On 8 March, all pupils in England will return to in-person schooling after what is hopefully the final period of COVID-related blanket school closures. This is an important first step in starting to undo some of the damage that the pandemic has inflicted on children’s education and well-being, and in starting to close the educational inequalities that have widened between those from disadvantaged and better-off backgrounds. However, simply reopening the school gates will not be enough on its own; addressing the consequences of the pandemic is set to be the most important challenge in education policy over the coming years. 

In this briefing note, we analyse data collected in the last week of February 2021 to understand parents’ views about two important aspects of the return to school. We first consider the very short term: how do parents feel about sending their children back to school, and what concerns do they have? We then turn to the challenge that will dominate the longer-term debate: the extent of lost learning and what schools and policymakers can do to help children recover from the consequences the pandemic has had for their learning and their mental health. 

To understand parents’ views on these two challenges, we surveyed almost 6,000 parents of school-aged children in England. The data in this briefing note were collected between 23 February and 2 March 2021, after the government announced its school reopening plan but before children returned to the classroom. The data have been weighted to be representative of parents in England. 

Key findings:

  1. Most parents support the return to school on 8 March. Nine in ten parents say they would send their child back on Monday even if the return were not compulsory. That compares with fewer than two-thirds of families during the staggered return to school last summer. Encouragingly, the differences between better-off and more disadvantaged families have also grown smaller – though gaps remain at secondary school.

  2. Among parents who are still reluctant to return to in-person schooling, health concerns continue to be the most important reason. Nearly half of these parents say that the COVID-19 case rate is the key factor in whether they support a return to school. However, around 40% of reluctant parents cite factors that are directly under the control of policymakers (precautions taken at school such as lateral testing or mask-wearing, and progress in vaccinations).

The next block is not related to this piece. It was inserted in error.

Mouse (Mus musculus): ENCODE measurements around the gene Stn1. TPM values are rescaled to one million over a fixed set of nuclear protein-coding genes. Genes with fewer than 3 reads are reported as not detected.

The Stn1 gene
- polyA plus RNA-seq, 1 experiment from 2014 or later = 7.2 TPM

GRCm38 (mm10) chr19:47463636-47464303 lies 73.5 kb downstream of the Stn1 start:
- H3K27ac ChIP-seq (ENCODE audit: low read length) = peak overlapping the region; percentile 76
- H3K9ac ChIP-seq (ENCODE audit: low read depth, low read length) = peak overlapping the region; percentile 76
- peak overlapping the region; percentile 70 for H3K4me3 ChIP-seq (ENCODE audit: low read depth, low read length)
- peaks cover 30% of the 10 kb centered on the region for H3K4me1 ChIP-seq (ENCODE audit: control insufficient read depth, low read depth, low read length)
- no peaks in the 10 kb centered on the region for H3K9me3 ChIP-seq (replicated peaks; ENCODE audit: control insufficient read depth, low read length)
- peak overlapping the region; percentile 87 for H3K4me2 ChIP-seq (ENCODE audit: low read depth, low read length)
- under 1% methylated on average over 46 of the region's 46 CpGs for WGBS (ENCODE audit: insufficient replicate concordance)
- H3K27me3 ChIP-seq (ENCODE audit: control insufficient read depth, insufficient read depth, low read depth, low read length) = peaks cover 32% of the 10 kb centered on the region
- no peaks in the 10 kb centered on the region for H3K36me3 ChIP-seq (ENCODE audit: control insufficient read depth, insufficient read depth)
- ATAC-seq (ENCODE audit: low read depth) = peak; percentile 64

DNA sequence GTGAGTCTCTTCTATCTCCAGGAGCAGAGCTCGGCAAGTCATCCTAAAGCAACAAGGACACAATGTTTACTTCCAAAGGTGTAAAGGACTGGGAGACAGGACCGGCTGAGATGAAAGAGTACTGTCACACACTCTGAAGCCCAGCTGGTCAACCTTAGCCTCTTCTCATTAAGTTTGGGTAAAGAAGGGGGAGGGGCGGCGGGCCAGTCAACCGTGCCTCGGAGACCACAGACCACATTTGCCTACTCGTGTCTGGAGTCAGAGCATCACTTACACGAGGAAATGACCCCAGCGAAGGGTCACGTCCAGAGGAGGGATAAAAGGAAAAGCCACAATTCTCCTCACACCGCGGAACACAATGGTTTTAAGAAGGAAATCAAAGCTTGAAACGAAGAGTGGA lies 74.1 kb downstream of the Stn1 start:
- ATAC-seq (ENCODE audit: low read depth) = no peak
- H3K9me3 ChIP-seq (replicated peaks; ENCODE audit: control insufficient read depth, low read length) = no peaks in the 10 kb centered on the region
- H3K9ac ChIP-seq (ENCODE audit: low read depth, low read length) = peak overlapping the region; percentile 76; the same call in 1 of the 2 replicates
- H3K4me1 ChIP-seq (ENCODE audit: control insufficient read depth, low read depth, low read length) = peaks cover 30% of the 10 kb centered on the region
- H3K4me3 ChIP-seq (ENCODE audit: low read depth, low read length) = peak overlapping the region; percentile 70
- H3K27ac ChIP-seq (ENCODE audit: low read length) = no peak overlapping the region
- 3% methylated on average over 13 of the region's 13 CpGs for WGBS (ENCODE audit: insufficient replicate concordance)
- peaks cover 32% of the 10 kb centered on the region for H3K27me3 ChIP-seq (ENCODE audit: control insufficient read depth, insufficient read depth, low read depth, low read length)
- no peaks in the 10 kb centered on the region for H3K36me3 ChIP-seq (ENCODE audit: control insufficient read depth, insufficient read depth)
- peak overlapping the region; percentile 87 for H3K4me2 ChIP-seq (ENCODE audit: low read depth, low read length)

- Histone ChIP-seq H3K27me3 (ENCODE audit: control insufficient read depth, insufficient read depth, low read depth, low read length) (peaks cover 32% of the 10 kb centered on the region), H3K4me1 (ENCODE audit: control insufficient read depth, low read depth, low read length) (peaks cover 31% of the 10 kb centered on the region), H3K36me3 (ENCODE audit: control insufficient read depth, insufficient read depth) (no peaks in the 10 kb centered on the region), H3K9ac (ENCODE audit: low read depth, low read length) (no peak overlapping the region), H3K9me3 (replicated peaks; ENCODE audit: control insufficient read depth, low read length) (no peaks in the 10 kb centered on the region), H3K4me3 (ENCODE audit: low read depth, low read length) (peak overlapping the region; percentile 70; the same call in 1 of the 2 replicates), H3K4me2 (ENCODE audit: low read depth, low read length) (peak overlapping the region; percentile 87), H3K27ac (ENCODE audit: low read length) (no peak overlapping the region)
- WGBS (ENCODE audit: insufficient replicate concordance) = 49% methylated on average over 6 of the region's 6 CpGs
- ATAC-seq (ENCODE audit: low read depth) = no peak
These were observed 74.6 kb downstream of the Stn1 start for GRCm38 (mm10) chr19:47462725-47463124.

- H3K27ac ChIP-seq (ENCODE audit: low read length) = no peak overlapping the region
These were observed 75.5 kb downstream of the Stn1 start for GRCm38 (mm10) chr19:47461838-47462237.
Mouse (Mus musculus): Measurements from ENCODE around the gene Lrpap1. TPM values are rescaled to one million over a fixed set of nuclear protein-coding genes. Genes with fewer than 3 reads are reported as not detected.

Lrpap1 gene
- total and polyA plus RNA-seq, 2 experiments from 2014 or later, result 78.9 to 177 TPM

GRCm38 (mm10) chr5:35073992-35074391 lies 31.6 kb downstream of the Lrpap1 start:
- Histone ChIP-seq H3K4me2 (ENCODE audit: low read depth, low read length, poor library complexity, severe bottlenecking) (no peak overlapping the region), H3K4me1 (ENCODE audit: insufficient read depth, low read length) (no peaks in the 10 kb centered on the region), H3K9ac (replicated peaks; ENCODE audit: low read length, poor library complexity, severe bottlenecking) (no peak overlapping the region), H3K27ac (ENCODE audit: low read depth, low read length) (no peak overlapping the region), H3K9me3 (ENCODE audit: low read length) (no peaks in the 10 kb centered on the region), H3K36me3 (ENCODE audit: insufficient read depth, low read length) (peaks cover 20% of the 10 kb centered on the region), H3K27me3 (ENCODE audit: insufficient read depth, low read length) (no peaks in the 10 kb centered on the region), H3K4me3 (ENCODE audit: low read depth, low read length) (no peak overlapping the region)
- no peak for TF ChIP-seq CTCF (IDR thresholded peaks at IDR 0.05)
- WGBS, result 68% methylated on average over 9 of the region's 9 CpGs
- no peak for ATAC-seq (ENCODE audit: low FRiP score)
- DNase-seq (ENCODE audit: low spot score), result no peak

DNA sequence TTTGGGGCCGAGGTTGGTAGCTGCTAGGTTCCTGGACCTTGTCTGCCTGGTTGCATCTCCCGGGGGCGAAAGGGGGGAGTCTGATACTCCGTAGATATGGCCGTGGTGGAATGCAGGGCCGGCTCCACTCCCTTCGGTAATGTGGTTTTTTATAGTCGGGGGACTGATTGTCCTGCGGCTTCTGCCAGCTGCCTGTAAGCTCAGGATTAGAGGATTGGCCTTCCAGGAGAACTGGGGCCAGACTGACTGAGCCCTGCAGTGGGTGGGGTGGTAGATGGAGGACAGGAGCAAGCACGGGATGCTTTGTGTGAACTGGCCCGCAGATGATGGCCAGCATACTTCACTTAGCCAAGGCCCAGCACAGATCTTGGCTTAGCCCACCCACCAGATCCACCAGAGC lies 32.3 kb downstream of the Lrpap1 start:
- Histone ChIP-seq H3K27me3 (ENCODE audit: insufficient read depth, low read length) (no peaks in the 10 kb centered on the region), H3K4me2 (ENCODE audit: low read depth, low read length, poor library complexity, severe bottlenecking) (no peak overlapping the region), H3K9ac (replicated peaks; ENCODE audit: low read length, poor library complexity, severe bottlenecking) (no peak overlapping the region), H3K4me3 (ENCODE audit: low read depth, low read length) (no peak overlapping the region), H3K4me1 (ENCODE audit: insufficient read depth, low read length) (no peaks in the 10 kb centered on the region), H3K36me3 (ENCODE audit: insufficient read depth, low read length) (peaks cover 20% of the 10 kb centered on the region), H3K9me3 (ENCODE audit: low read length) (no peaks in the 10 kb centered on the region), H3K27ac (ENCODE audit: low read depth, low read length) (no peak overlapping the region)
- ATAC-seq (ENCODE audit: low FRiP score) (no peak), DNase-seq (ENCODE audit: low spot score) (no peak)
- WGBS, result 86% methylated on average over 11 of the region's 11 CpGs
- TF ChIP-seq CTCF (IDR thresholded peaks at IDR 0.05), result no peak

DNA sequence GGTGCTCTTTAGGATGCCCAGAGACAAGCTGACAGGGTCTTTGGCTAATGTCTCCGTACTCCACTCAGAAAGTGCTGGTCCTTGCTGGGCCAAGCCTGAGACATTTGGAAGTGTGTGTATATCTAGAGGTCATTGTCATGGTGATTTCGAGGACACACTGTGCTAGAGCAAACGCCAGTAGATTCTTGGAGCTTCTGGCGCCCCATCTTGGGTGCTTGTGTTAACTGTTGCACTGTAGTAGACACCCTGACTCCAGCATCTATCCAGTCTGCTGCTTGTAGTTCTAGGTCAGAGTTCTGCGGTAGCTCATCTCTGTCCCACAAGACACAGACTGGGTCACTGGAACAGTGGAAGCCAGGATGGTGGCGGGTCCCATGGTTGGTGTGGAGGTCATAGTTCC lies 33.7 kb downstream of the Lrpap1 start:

3. Overall, 65% of primary school parents and 68% of those with secondary school children are concerned that their child has lost out on learning. While close to half of those whose child was in primary school think that their child will have recovered within a term, a third of concerned parents think that recovery will take a school year or more. At secondary school, 9% think that their child will never make up for the pandemic’s effect on their learning.

  4. Support for catch-up policies is very high, with over 90% of parents in favour of at least some academic policies for catch-up and 83% in favour of policies to support pupil well-being. The most popular academic policy by some distance is tutoring, which over 80% of parents support. Parents are more divided in their priorities for supporting pupil well-being, but around four in ten would prioritise in-class activities such as arts or time outdoors. 

  5. Support for policies that would increase the amount of learning time is much lower, with around half of parents in favour of a longer school day and fewer than half in favour of an extended term or repeating school years. Support for these policies is also more divided, with parents in the most disadvantaged third around 10 percentage points less likely to support policies that would change the regular school schedule than those in the top third. The design of the recovery programme must explicitly consider not just what is likely to be effective, but also what is feasible for families and how to ensure that support actually reaches the students who need it most.